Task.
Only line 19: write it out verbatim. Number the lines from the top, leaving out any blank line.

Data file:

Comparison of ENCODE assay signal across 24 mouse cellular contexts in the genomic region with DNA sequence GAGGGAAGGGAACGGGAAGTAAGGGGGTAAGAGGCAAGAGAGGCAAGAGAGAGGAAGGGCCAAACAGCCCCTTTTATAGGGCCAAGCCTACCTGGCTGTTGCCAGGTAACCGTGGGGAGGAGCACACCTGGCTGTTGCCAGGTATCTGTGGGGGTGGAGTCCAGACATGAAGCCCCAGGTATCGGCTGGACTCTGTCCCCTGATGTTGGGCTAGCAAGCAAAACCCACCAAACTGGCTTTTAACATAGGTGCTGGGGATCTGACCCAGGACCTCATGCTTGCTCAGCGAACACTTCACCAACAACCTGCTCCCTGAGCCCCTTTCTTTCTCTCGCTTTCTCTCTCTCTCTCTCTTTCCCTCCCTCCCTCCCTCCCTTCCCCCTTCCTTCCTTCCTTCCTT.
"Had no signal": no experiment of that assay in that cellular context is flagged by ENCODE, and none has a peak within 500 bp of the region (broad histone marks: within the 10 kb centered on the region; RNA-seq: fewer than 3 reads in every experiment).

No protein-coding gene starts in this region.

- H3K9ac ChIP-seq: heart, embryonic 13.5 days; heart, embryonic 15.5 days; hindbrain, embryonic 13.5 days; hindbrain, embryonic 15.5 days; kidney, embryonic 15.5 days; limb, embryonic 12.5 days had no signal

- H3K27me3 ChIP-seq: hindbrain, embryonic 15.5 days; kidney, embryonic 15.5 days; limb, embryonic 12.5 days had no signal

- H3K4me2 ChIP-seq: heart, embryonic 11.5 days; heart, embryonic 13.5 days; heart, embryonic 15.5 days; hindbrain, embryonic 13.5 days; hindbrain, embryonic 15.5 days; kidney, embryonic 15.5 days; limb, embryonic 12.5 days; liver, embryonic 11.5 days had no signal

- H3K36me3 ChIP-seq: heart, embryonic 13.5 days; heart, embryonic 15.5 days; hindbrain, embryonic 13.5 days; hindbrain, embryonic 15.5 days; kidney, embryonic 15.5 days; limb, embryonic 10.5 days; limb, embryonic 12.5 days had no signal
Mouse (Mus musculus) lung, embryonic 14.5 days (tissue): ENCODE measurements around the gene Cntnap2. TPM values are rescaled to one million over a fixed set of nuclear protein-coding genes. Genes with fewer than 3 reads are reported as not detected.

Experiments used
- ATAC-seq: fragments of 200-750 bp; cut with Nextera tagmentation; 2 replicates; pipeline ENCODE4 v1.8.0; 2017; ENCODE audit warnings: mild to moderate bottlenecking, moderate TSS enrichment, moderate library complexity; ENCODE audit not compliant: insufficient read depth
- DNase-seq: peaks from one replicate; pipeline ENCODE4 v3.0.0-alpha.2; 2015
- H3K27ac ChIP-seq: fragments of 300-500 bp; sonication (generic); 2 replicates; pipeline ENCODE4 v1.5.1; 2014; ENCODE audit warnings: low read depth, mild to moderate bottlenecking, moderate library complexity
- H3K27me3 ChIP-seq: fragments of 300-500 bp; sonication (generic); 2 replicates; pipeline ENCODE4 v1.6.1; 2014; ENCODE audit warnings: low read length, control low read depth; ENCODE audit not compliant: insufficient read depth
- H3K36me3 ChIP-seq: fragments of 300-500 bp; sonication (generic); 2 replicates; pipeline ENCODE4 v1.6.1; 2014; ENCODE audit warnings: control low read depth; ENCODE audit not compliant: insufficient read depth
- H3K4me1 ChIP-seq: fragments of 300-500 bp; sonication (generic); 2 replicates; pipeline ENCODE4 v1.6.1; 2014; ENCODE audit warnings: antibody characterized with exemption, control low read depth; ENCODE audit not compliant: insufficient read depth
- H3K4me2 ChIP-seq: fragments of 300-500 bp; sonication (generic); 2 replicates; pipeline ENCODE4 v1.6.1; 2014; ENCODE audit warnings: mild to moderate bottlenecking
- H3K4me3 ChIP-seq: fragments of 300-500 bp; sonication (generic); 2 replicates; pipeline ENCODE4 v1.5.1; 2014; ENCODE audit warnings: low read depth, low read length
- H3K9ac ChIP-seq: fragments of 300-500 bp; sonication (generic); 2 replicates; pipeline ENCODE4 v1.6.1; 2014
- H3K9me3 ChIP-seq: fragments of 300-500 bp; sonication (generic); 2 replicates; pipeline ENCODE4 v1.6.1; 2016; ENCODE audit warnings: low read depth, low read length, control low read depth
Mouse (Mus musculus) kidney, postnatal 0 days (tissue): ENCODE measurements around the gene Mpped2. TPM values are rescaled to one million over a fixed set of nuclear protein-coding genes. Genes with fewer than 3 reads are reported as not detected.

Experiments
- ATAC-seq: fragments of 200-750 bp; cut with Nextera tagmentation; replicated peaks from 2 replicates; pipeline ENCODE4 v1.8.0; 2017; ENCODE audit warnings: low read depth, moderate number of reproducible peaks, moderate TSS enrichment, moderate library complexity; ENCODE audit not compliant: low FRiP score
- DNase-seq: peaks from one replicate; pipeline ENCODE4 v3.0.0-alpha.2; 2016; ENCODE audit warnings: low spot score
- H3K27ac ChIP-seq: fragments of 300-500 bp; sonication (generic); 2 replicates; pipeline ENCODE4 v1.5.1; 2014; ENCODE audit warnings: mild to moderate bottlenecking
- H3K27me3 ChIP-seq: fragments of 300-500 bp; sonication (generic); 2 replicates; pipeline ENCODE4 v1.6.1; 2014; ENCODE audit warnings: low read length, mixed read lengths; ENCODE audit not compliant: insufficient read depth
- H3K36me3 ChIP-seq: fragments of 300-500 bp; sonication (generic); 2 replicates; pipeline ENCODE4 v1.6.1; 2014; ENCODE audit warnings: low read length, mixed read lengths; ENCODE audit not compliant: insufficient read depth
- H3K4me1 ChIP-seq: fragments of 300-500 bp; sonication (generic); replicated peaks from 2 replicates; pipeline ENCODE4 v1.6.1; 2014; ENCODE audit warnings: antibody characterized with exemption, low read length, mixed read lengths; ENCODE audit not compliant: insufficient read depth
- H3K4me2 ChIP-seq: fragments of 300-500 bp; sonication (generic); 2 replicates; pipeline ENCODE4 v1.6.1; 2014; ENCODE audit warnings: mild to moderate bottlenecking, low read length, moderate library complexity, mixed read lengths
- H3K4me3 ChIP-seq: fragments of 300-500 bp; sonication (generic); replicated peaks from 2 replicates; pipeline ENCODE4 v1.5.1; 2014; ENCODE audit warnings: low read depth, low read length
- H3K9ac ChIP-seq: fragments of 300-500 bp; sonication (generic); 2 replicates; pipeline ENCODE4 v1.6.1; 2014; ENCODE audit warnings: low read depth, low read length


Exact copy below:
- H3K9me3 ChIP-seq: fragments of 300-500 bp; sonication (generic); 2 replicates; pipeline ENCODE4 v1.6.1; 2016; ENCODE audit warnings: low read depth, low read length, control low read depth